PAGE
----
Sex Offenses and the Imaginaries of Punitive Reason

The sex offender has been labeled the monster of our times. The past two decades have seen the dramatic rise of mandatory sex offender registries and community notification practices as well as sexually violent predator laws and indefinite civil commitment for people perceived at risk to commit sex offenses. These new technologies of surveillance and punishment represent sex offenders as compulsive creatures who can only be deterred through expanded policing and penality. And among sex offenders, those who have sex with children are characterized as particularly inhuman and incorrigible. Thus laws expressly targeting sex offenders—most frequently sex offenders against children—transform society as a whole, including how modes of imagination and reason intersect with domains of the state.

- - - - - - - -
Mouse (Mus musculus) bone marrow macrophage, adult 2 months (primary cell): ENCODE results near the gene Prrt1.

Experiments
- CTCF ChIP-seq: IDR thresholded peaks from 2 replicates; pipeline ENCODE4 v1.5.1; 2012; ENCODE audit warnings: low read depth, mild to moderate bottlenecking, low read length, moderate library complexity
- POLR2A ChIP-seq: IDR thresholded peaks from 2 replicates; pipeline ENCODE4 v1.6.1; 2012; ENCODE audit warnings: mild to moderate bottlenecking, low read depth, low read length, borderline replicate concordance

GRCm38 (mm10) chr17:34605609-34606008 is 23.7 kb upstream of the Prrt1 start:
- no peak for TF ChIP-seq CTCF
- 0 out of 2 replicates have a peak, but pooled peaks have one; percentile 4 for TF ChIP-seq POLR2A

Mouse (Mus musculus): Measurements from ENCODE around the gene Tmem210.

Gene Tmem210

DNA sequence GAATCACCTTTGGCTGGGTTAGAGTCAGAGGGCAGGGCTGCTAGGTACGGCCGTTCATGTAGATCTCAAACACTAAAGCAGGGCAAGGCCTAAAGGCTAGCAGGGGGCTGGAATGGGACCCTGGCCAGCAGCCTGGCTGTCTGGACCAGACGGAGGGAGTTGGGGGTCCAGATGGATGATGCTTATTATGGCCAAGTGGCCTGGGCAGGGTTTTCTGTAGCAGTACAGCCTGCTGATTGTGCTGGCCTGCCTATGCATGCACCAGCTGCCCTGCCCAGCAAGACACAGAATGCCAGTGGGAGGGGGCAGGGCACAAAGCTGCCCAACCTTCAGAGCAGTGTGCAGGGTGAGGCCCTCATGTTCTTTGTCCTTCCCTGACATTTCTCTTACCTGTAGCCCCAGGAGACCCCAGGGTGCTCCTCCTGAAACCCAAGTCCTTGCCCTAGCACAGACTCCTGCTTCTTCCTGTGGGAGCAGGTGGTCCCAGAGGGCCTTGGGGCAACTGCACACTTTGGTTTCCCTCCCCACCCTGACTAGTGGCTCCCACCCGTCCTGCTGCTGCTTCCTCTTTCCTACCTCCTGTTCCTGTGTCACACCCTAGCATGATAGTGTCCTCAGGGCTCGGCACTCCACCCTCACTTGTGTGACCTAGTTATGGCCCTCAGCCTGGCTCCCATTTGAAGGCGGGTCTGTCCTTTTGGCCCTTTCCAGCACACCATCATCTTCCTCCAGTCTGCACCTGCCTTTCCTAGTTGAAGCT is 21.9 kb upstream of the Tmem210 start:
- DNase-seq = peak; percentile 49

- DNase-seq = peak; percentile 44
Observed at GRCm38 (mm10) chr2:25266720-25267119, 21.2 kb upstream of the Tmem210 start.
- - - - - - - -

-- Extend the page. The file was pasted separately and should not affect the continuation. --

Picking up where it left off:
Recent academic studies of sex offenders have often split focus between imaginary offenders—or “making monsters” (Lancaster p. 59)—and the actual human beings who populate the cells and institutions forged through such penal imaginaries. Roger Lancaster’s Sex Panic and the Punitive State (2011) and James Waldram’s Hound Pound Narrative: Sexual Offender Habilitation and the Anthropology of Therapeutic Intervention (2012) exemplify these two approaches to the contemporary sex offender. Lancaster examines the sex offender as a monster or folk demon, asking how populist imaginaries helped craft the punitive state. According to Lancaster, 1960s and 1970s crime panics were transformed into 1980s and 1990s panics about children’s vulnerability to sexual predators. Sex panic produced the neoconservative conditions for expanded penalty, which in turn was incorporated into the specific mode of United States neoliberalism associated with the punitive state. Waldram, on the other hand, examines the experiences of people incarcerated for sex offenses. Waldram takes his readers into the Hound Pound of a therapeutic prison in Canada, an institutional space where prisoners participate in Cognitive Behavioral Therapy (CBT) to demonstrate readiness to re-enter society. Here men undergo a contradictory process of narrative reformation in which their own imaginaries come under strict scrutiny for signs of moral habilitation and conformity to therapeutic paradigms.